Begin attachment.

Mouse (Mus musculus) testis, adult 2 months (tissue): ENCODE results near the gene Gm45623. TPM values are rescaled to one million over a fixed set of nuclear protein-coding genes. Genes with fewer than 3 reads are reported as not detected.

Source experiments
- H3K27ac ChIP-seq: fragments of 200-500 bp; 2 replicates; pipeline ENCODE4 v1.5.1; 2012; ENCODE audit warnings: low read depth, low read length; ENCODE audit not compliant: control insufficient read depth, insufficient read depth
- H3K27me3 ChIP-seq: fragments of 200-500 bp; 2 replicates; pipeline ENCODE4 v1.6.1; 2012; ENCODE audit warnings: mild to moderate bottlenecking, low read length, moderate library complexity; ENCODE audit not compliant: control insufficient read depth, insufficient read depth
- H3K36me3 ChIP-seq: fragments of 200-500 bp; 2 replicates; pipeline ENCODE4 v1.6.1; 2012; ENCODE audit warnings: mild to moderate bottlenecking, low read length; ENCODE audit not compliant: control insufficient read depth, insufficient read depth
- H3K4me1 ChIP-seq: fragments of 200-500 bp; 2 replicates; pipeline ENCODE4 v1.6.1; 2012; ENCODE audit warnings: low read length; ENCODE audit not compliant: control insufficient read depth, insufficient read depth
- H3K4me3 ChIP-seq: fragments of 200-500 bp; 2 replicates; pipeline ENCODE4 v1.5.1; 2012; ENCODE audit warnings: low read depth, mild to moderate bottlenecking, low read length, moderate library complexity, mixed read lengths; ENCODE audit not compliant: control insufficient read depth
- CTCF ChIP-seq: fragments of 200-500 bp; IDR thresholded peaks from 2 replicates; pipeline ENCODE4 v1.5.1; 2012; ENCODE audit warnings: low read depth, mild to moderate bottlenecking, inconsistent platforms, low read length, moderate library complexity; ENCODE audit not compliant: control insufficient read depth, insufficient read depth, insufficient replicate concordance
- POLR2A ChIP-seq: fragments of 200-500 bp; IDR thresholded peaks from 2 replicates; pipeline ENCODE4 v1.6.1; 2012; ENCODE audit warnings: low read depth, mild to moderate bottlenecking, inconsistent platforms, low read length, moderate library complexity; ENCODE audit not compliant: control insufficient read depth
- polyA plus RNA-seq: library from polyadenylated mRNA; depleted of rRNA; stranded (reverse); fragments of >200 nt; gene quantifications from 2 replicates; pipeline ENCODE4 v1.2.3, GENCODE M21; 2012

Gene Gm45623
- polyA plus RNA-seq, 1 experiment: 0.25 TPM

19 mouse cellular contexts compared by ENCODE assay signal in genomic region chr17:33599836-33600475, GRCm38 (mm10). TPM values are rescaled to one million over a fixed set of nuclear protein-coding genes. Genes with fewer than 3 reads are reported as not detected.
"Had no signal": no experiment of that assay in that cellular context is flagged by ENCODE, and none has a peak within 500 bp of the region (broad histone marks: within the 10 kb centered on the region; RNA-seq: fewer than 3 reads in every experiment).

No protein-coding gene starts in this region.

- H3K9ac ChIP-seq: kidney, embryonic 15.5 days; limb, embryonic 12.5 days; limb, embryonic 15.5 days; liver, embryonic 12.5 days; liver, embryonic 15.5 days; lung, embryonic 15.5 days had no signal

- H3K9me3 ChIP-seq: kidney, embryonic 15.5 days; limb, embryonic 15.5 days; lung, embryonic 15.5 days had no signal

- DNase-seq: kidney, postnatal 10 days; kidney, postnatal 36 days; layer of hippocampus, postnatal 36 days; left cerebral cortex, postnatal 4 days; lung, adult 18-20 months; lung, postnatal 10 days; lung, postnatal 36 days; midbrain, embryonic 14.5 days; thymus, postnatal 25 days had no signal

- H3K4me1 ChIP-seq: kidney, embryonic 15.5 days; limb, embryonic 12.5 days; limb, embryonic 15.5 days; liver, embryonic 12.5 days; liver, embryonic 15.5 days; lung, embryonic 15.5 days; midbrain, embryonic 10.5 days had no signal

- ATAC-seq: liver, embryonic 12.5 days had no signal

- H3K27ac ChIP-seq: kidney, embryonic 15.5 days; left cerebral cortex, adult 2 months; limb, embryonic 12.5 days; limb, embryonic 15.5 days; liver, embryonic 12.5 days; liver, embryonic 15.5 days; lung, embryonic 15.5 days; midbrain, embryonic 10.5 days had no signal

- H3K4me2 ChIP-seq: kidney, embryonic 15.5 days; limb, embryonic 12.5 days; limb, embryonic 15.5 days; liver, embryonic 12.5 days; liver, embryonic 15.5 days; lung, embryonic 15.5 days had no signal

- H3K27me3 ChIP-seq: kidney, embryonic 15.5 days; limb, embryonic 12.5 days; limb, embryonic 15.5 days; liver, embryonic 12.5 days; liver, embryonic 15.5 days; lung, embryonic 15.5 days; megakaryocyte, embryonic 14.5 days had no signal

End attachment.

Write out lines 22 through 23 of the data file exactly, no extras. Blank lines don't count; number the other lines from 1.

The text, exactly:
- H3K4me2 ChIP-seq: kidney, embryonic 15.5 days; limb, embryonic 12.5 days; limb, embryonic 15.5 days; liver, embryonic 12.5 days; liver, embryonic 15.5 days; lung, embryonic 15.5 days had no signal

- H3K27me3 ChIP-seq: kidney, embryonic 15.5 days; limb, embryonic 12.5 days; limb, embryonic 15.5 days; liver, embryonic 12.5 days; liver, embryonic 15.5 days; lung, embryonic 15.5 days; megakaryocyte, embryonic 14.5 days had no signal